The U. S. Rectangular Survey
From 20th Century History of Springfield and Clark County, Ohio by Hon. William A. Rockel
Chicago: Biographical Publishing Co., 1908
"The struggle for independence of the thirteen American colonies with Great Britain, although a successful one, left the colonies with a heavy burden of debt to pay. The fact, however, that several of the colonies (now states had an interest in what) was then known as the Northwest Territory, proved one of the most powerful influences which kept the new born nation from dropping to pieces, and a fruitful means to assist in clearing off the burden of debt.
The four states, Massachusetts, Connecticut, New York and Virginia, which claimed all the land north of the Ohio River, west to the Mississippi, agreed to give it to the United States, to be disposed of for the common good, and in 1787 Congress passed an ordinance for the government of this territory, and also for establishing a definite method for the survey and sale of these lands, which were now designated as "Public Lands."
The plan arranged by James Mansfield, surveyor general of the Northwest Territory, adopted by Congress in 1802, and called the United States Rectangular Survey, may be briefly described as follows:
First, a north and south line is run through the tract determined upon to be surveyed. This line begins at some prominent or easily distinguished point, and is designated as a "principal meridian." Then a line running east and west, at right angles with the first line, is run through the tract, called the "base line."
The first principal meridian west of Washington is the west boundary of Ohio, which was run north from the mouth of the Great Miami river. It is 80° 51' longitude west from Greenwich.
Lines are then run north and south parallel to the principal meridian, and six miles apart, which divide the territory into long north and south strips, called ranges, which are numbered in their order, 1, 2, etc., east of the meridian, also the same west of it. Across these are run lines six miles apart, parallel to the base line, cutting the territory into long east and west strips called Towns, and these are numbered north and south from the Base Line.
By this "cross-lining" the territory is divided into squares, six miles on a side. Each of these squares is a congressional township. Such "townships" sometimes, but often do not, correspond to the civil townships, which are known by popular names. The only designation of congressional townships is their range and town numbers.
After the tract is thus surveyed into townships sLx miles square, the townships are divided into thirty-six tracts, called "sections," each containing one square mile, more or less.
The sections are run off very much as were the townships, using each township's east range line and south town line as bases. Commencing one mile west of the southeast corner of the township, the surveyor runs north a mile, then east a mile to the east range line and corrects back to the northwest corner of the section. He sets a quarter post (or half mile post) on the west line of the section at forty chains north of the starting point, and sets the quarter post on the north line of each section half way between the northwest and northeast section corners. The surveyor proceeds to run off the remaining sections on the east tier, up to the north line of the township, placing the last section corner where his north and south line intersects that north town line, whether this point is east or west of the section corner previously established in the township survey. The distance between the two corners, if any, is called the "jog," and is recorded.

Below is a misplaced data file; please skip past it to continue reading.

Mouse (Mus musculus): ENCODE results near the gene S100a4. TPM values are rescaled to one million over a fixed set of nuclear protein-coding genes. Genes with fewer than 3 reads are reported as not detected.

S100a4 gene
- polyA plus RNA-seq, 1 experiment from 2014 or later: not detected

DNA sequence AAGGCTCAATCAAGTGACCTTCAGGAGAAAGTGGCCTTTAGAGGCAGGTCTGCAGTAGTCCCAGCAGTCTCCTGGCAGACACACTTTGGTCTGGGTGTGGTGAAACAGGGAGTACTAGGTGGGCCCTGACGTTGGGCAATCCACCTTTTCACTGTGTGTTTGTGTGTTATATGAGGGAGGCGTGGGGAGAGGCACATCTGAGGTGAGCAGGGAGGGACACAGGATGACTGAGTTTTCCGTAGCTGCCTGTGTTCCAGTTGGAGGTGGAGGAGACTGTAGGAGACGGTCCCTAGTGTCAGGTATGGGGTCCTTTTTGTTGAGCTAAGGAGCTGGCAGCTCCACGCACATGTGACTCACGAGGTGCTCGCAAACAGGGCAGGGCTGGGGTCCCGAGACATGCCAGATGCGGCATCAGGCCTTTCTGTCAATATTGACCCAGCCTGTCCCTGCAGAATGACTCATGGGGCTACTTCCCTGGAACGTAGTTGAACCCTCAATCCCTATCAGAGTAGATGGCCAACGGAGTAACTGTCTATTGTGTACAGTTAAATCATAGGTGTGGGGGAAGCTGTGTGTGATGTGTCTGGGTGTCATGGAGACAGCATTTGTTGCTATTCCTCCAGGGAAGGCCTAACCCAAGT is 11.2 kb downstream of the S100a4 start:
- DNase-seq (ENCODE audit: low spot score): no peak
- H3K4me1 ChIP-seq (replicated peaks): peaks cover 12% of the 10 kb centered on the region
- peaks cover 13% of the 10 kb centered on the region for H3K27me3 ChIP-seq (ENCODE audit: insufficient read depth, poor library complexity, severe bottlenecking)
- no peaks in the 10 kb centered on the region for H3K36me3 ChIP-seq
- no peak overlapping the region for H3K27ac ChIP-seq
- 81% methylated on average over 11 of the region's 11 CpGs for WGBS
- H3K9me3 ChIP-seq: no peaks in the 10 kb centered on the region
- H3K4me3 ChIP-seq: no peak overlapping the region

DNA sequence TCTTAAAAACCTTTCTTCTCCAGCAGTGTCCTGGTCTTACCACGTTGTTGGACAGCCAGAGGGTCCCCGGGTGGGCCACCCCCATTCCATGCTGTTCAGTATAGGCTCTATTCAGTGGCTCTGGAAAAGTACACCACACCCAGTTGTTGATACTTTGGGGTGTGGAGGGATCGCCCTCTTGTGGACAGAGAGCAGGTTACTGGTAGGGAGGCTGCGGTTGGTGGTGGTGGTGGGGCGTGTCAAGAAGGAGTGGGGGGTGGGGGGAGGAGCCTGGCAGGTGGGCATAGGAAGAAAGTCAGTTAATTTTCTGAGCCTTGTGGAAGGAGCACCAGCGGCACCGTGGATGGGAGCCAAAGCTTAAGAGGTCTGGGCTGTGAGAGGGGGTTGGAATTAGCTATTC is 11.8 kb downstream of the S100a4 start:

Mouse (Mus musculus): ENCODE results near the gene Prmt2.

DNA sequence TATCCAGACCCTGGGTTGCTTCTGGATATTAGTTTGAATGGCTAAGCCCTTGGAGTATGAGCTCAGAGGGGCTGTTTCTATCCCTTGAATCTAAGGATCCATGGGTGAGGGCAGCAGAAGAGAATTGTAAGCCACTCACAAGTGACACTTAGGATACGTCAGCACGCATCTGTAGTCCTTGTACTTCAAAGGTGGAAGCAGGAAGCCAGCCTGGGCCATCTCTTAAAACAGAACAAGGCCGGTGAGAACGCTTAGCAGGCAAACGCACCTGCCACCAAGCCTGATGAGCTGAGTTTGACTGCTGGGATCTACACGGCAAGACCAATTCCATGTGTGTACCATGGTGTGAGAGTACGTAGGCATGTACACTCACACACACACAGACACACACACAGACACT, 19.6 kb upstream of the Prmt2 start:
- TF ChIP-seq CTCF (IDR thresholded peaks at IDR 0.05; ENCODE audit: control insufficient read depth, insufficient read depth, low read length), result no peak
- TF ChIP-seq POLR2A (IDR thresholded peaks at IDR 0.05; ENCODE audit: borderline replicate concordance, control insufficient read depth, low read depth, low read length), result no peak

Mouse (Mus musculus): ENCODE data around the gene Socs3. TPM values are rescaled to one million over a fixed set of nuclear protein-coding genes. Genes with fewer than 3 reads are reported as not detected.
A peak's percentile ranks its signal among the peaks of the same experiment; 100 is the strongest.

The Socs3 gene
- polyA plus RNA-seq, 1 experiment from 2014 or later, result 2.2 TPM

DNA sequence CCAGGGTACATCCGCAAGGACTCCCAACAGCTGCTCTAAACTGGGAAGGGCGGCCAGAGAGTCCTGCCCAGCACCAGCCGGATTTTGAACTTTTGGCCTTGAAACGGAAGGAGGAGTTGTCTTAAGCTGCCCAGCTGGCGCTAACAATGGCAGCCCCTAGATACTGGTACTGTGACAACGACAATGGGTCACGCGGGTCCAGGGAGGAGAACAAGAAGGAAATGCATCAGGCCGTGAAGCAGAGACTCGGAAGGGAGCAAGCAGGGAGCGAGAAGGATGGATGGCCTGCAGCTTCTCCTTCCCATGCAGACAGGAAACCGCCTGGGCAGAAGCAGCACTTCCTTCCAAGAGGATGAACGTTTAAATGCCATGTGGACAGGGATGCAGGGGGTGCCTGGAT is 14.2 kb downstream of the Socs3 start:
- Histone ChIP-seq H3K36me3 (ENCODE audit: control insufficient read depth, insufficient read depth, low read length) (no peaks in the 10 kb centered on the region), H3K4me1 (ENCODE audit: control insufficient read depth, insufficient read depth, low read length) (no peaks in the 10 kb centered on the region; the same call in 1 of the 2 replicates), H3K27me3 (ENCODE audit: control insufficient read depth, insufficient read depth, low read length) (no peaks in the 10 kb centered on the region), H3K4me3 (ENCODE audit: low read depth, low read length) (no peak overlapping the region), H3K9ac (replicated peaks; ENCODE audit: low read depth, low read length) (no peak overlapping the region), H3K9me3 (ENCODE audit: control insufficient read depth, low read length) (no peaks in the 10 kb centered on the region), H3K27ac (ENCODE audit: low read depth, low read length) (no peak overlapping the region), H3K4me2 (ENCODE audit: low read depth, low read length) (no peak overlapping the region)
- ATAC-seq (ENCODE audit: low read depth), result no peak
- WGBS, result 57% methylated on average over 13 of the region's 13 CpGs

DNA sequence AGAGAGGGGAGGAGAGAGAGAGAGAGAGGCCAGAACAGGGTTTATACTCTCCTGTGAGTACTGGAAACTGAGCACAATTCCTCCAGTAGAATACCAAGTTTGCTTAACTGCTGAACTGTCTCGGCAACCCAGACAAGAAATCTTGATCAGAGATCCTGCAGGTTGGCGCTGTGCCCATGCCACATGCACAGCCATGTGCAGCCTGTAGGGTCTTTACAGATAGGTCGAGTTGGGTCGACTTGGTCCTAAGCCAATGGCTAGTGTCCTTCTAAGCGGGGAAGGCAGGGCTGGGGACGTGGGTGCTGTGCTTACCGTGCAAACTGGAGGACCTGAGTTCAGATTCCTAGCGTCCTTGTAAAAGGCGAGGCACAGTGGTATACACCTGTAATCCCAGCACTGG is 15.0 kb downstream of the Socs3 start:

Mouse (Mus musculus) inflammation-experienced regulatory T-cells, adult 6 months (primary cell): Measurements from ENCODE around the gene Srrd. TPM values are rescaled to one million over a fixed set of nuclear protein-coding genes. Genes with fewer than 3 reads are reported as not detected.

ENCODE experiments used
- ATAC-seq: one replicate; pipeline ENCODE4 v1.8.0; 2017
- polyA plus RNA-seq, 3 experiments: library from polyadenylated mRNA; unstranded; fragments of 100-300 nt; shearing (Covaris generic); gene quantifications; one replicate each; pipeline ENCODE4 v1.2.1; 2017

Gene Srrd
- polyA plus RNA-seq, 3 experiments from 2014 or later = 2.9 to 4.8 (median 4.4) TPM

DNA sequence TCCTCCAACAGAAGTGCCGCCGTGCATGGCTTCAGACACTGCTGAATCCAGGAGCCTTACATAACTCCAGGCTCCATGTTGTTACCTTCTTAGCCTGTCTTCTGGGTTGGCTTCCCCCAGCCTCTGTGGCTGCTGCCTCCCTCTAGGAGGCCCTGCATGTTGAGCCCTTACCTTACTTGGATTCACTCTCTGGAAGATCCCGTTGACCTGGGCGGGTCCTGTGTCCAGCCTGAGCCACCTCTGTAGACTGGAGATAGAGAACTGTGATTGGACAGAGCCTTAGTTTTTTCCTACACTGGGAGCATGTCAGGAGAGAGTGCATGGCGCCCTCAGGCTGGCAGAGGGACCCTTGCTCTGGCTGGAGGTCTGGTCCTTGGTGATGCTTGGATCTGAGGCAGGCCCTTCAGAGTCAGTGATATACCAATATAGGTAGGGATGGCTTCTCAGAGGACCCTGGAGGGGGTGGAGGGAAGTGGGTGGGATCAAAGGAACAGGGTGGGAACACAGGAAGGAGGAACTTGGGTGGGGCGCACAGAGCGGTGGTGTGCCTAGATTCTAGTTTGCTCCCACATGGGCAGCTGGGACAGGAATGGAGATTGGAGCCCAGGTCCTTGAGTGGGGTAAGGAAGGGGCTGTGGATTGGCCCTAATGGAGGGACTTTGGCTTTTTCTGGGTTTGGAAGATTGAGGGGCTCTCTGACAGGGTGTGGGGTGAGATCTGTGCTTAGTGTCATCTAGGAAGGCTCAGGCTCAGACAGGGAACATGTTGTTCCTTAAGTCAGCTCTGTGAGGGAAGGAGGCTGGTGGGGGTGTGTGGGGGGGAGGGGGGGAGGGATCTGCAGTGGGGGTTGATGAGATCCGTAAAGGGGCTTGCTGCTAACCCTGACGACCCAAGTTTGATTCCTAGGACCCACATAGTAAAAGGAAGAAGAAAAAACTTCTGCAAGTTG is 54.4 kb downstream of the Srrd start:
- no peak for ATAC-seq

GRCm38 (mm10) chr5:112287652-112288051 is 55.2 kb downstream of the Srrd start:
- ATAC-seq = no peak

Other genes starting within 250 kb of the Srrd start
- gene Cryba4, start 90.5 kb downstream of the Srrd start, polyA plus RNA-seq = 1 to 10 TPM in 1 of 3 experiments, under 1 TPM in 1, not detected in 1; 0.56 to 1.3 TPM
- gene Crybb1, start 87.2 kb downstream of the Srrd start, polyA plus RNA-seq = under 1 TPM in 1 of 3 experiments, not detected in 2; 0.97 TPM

The government sub-divisions of the section (although they are not actually surveyed by the government surveyor) by which the lands are sold, are "quarter" sections or 160 acres, "half-quarter" sections or 80 acres, and "quarter-quarter" sections or 40 acres. The section is divided into quarters by running a straight line north and south, and one east and west between the quarter posts on the sides of the section. The quarter sections are "halved" by running a straight line north and south or east and west (whichever way it is wished to divide it) from points midway by measurement of opposite sides. The quarter sections are quartered by running lines north and south and east and west between points at the center of each side of the quarter section. Other smaller sub-division can be made on the same principle.
It will be seen from this that if a section is perfectly square and contains the exact number of acres, that this method would sub-divide it into tracts of equal areas, but it hardly ever occurs that a section is exactly square or contains the exact number of acres. Consequently it almost always occurs that the sub-divisions will differ more or less in quantity.
Yet the government has established this as the only method by which the sub-divisions shall be made, and making the eight corners established on the exterior lines of each section "the corners," however incorrect they may be.
The sub-divisions of the section in the preceding diagram, as it is divided into the "Government Descriptions," are each described in brief on the diagram.
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